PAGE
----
Sen. John Kennedy, R-La., released a statement on Thursday after the U.S. Senate passed the Coronavirus Aid, Relief and Economic Security (CARES) Act, along with additional emergency funding.
The statement from Kennedy said:
The coronavirus has hit Louisiana hard and nearly ground the gears of our economy to a halt. People’s lives and their livelihoods depend on a swift, comprehensive response to this pandemic. The size and scope of spending in this bill is significant, but inaction in the face of this unprecedented challenge would be reckless.
The CARES Act is the best path open to preserving and reviving our economy as we battle the coronavirus in Louisiana communities and around the country. Of course, this bill is far from perfect, but it gives families, workers and employers the resources they need to be resilient.
This virus poses a unique health risk, and we know that poverty can also threaten lives. Understanding that, I voted today to protect the wellbeing of Louisianans now and into the future by investing in medical services, families, workers and businesses.
According to a release from Kennedy, the CARES Act includes significant provisions to protect the health and wellbeing of Louisianians. These include resources for medical care, small businesses, workers and key industries.
- The CARES Act provides coronavirus testing at no cost to patients and requires private insurance plans to cover testing costs,
- ensures the coronavirus vaccine is free to recipients,
- includes $117 billion for hospitals and veterans’ health care,
- includes $11 billion for vaccines, therapeutics, diagnostics and other preparedness measures,
- includes $4.3 billion for the Centers for Disease Control and Prevention,
- includes $1.5 billion for state and local health responders,
- includes $45 billion for the FEMA disaster relief fund and
- includes $16 billion for the Strategic National Stockpile to improve access to supplies needed for national security and pandemic recovery.
- The CARES Act includes $450 billion for loans, loan guarantees and investments to support eligible businesses, states and municipalities,
- authorizes main street lending at the Federal Reserve to be leveraged up to $4 trillion,
- allows small businesses to delay paying payroll taxes,
- provides $350 billion in guaranteed Small Business Administration loans for businesses and non-profits with 500 or fewer employees, including those who are self-employed or part of the gig economy, allowing funds to pay employee salaries, wages, cash tips, sick leave, employee group health care benefits and insurance premiums, retirement contributions and covered leave,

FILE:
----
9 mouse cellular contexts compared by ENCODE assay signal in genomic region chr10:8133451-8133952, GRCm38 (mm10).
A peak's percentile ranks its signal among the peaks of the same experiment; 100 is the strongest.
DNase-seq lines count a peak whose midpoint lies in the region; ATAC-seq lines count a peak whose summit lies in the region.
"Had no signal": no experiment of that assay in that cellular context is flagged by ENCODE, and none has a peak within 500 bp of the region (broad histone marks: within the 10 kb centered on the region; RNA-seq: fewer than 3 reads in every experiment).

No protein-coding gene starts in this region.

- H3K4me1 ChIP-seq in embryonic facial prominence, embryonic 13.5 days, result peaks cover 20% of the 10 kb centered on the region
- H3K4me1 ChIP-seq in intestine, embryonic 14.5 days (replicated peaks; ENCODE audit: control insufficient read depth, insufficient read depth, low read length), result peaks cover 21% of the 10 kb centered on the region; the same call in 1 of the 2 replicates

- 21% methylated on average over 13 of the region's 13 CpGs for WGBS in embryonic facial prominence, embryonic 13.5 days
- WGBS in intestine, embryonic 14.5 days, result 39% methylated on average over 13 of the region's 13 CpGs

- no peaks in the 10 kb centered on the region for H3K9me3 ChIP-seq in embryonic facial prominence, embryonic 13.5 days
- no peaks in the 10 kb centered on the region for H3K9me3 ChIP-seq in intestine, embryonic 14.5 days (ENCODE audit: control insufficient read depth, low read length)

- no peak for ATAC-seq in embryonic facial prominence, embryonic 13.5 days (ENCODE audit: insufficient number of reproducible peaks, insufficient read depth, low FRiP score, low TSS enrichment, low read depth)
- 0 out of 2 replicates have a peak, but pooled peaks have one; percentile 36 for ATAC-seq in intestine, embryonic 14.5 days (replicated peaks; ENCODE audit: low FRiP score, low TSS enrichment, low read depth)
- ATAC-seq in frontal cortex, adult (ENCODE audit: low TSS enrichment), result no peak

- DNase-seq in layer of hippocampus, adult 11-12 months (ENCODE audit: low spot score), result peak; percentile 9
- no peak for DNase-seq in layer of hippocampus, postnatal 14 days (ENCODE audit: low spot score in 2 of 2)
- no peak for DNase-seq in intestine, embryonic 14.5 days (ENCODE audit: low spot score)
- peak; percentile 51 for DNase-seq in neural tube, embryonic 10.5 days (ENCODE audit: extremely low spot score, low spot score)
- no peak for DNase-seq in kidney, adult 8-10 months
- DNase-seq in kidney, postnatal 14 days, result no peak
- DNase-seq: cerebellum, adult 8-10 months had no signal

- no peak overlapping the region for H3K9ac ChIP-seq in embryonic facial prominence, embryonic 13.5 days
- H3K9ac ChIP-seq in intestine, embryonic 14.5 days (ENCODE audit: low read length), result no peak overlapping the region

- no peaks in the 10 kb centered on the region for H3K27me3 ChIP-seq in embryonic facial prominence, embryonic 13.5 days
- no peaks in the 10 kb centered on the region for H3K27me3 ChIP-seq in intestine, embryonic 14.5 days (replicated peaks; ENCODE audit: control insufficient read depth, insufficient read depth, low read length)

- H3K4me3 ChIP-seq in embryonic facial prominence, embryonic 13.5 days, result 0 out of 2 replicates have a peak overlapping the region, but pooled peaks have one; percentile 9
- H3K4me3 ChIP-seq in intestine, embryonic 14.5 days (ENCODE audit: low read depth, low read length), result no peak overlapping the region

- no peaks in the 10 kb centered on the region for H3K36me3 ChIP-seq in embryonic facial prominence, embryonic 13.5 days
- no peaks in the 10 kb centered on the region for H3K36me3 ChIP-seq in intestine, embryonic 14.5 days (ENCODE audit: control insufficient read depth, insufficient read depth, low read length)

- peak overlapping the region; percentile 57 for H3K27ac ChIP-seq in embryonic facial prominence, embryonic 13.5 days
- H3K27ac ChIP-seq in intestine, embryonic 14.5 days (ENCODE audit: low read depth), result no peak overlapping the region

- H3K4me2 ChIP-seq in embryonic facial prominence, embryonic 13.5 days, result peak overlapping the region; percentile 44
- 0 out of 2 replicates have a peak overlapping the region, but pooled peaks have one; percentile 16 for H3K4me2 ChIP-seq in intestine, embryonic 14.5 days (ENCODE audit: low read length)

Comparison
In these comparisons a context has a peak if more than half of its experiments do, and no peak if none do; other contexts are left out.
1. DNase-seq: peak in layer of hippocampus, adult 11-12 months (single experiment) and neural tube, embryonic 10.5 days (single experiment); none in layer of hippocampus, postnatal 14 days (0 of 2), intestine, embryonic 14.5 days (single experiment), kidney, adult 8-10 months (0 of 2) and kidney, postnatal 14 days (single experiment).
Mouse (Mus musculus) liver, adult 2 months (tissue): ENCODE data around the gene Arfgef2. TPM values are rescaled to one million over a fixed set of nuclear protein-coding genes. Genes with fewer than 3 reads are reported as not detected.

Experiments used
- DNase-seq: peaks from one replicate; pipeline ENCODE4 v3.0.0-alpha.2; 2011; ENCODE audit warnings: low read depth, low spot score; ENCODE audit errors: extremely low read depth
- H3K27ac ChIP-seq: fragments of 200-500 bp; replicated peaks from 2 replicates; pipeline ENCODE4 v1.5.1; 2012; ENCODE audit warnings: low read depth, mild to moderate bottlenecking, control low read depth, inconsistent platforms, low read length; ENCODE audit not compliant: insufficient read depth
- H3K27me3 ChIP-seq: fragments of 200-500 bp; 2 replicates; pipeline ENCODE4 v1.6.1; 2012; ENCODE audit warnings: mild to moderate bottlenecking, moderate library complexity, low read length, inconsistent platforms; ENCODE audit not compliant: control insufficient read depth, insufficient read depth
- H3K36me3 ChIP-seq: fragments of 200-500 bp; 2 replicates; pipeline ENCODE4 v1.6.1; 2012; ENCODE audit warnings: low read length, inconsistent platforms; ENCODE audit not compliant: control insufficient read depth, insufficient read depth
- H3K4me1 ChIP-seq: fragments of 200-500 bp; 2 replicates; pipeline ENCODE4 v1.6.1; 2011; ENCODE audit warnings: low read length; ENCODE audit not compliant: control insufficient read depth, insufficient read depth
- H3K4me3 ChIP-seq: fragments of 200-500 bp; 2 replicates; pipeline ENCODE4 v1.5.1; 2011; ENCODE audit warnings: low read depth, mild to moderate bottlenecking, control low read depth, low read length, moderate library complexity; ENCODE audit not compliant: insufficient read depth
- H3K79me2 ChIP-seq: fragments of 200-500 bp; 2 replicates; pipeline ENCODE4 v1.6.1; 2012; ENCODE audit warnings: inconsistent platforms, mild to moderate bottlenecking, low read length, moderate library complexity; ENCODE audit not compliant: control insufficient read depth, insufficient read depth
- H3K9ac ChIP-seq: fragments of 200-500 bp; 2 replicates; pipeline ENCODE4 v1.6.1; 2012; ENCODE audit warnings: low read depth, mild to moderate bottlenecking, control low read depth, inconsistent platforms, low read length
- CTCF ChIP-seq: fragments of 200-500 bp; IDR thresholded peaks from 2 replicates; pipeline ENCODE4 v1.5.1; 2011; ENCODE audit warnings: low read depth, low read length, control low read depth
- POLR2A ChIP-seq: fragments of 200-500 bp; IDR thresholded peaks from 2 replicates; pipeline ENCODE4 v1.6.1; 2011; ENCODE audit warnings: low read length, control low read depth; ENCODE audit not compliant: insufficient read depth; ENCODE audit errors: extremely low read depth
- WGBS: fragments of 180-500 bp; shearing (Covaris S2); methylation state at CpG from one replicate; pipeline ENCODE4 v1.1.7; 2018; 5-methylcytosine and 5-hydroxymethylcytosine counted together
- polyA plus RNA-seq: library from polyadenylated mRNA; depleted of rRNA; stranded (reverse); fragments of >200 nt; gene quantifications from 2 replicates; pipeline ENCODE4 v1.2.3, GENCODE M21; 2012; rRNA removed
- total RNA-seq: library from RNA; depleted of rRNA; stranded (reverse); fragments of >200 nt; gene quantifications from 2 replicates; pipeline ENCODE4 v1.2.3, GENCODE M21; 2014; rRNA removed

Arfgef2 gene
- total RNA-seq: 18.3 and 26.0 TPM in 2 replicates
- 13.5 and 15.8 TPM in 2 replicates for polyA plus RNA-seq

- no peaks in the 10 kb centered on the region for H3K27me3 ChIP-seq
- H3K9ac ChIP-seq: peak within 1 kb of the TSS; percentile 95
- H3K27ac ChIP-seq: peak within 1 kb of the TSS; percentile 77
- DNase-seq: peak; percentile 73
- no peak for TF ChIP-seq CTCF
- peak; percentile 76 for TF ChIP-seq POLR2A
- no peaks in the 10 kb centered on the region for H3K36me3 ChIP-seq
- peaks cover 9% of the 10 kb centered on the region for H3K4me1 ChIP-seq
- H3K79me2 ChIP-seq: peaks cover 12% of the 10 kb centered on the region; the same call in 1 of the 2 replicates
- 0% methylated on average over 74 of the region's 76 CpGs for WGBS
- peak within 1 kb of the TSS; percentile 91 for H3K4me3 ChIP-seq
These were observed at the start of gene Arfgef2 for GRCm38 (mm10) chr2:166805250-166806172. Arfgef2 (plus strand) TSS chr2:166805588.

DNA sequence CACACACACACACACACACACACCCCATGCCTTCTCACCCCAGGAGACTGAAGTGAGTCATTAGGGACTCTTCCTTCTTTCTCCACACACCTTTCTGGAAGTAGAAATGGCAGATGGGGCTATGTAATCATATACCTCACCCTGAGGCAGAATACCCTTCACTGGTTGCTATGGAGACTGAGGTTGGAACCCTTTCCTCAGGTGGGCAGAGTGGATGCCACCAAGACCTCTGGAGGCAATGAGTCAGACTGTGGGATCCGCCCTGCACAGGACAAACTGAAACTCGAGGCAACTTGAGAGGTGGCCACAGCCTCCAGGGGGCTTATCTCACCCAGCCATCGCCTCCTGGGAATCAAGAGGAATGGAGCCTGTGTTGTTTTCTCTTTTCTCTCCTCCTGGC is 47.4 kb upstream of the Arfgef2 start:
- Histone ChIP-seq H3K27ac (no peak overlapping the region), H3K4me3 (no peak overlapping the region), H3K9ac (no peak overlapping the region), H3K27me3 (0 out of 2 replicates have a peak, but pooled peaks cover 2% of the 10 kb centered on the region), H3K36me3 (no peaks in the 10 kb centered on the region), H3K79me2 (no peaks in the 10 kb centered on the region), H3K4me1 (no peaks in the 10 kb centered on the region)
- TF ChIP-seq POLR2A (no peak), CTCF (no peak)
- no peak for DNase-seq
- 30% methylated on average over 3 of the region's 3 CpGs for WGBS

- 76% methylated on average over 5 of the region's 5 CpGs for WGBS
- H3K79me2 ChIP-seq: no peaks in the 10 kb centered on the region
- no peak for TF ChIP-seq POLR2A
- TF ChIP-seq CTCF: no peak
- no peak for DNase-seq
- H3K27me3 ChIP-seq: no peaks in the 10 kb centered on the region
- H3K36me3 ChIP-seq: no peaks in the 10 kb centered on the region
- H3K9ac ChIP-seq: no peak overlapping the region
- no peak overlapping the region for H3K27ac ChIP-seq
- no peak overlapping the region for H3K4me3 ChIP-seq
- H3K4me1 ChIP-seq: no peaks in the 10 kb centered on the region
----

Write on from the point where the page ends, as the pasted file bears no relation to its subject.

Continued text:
- offers loans immediately and would waive affiliation rules for small businesses in the hospitality and restaurant industries, certain franchises and businesses receiving financing through the Small Business Investment Company program and
- waives the early withdrawal penalty for qualified retirement accounts up to $100,000 for reasons related to the coronavirus.
- The CARES Act provides $1,200 checks to individuals and $2,400 to couples in low- and middle-income households, with payments increasing by $500 per child per household,
- makes more workers eligible for unemployment benefits and provides them with $600 per week for up to four months, allowing the Department of Labor to approve funds for states lacking the resources to make these payments,
- provides $1.5 billion to support economic development grants for areas impacted by the coronavirus,
- provides $1 billion in loans to the rural business and industry loan guarantee program,
- provides $300 million to provide direct financial assistance to all manner of fishers, fishery participants and communities that have been affected by the coronavirus and
- provides $25 million for the learning, telemedicine and broadband grants program.
Key industries and state and local governments:
- The CARES Act establishes a $500 billion economic stabilization fund to support industries, states and cities,
- includes $150 billion to supplement state and local government budgets,
- provides an estimated $1.8 billion to Louisiana to fund coronavirus-related assistance,
- provides $25 billion in collateralized loans for airlines and
- provides $17 billion in collateralized loans for businesses critical to maintaining national security.
The CARES Act now heads to the U.S. House of Representatives where it will be voted on Friday. If it passes there, it will then be sent to President Donald Trump to be signed into law.